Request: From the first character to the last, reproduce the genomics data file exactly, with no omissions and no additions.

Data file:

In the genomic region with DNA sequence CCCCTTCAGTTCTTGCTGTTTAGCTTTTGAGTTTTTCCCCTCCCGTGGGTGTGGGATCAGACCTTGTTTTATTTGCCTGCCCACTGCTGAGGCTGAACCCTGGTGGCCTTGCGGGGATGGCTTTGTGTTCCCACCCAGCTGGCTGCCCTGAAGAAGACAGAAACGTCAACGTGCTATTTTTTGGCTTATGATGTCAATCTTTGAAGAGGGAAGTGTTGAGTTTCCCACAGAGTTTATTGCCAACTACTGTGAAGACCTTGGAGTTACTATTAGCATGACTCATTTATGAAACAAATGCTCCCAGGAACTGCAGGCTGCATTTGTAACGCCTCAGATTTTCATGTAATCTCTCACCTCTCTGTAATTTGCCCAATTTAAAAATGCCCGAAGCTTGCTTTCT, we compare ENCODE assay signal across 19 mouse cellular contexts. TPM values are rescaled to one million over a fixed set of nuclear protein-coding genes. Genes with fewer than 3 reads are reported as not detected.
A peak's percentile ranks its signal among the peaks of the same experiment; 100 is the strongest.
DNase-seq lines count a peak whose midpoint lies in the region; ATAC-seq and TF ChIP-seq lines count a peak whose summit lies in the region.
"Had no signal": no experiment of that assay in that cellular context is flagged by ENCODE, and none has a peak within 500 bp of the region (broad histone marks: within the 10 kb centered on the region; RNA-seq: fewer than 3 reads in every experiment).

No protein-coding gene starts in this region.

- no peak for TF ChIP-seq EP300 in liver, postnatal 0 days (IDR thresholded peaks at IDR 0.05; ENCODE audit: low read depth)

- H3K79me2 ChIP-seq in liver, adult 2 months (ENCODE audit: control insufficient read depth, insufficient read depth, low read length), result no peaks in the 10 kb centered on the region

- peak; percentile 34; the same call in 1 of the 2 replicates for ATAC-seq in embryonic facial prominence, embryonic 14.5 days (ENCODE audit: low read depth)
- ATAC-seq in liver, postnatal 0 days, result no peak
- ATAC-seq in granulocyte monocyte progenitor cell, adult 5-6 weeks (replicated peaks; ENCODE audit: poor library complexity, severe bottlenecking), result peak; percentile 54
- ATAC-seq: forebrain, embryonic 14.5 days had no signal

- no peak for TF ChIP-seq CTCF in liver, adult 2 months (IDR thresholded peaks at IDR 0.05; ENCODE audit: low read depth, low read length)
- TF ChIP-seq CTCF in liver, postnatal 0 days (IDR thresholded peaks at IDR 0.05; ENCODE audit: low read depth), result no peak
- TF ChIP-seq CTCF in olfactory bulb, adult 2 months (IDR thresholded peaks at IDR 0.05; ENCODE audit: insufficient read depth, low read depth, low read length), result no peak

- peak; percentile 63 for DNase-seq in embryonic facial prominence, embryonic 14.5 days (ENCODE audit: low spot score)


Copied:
In the genomic region with DNA sequence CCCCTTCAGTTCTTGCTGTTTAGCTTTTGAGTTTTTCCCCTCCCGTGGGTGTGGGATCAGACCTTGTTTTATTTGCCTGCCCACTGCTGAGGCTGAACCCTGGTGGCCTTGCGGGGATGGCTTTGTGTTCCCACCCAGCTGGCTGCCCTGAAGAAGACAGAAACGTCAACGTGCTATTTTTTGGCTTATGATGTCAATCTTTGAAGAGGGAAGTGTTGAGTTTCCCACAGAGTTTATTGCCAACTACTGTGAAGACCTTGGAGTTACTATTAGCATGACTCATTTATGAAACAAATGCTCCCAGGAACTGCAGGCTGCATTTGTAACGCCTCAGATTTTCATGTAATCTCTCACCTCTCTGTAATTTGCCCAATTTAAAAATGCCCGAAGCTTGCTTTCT, we compare ENCODE assay signal across 19 mouse cellular contexts. TPM values are rescaled to one million over a fixed set of nuclear protein-coding genes. Genes with fewer than 3 reads are reported as not detected.
A peak's percentile ranks its signal among the peaks of the same experiment; 100 is the strongest.
DNase-seq lines count a peak whose midpoint lies in the region; ATAC-seq and TF ChIP-seq lines count a peak whose summit lies in the region.
"Had no signal": no experiment of that assay in that cellular context is flagged by ENCODE, and none has a peak within 500 bp of the region (broad histone marks: within the 10 kb centered on the region; RNA-seq: fewer than 3 reads in every experiment).

No protein-coding gene starts in this region.

- no peak for TF ChIP-seq EP300 in liver, postnatal 0 days (IDR thresholded peaks at IDR 0.05; ENCODE audit: low read depth)

- H3K79me2 ChIP-seq in liver, adult 2 months (ENCODE audit: control insufficient read depth, insufficient read depth, low read length), result no peaks in the 10 kb centered on the region

- peak; percentile 34; the same call in 1 of the 2 replicates for ATAC-seq in embryonic facial prominence, embryonic 14.5 days (ENCODE audit: low read depth)
- ATAC-seq in liver, postnatal 0 days, result no peak
- ATAC-seq in granulocyte monocyte progenitor cell, adult 5-6 weeks (replicated peaks; ENCODE audit: poor library complexity, severe bottlenecking), result peak; percentile 54
- ATAC-seq: forebrain, embryonic 14.5 days had no signal

- no peak for TF ChIP-seq CTCF in liver, adult 2 months (IDR thresholded peaks at IDR 0.05; ENCODE audit: low read depth, low read length)
- TF ChIP-seq CTCF in liver, postnatal 0 days (IDR thresholded peaks at IDR 0.05; ENCODE audit: low read depth), result no peak
- TF ChIP-seq CTCF in olfactory bulb, adult 2 months (IDR thresholded peaks at IDR 0.05; ENCODE audit: insufficient read depth, low read depth, low read length), result no peak

- peak; percentile 63 for DNase-seq in embryonic facial prominence, embryonic 14.5 days (ENCODE audit: low spot score)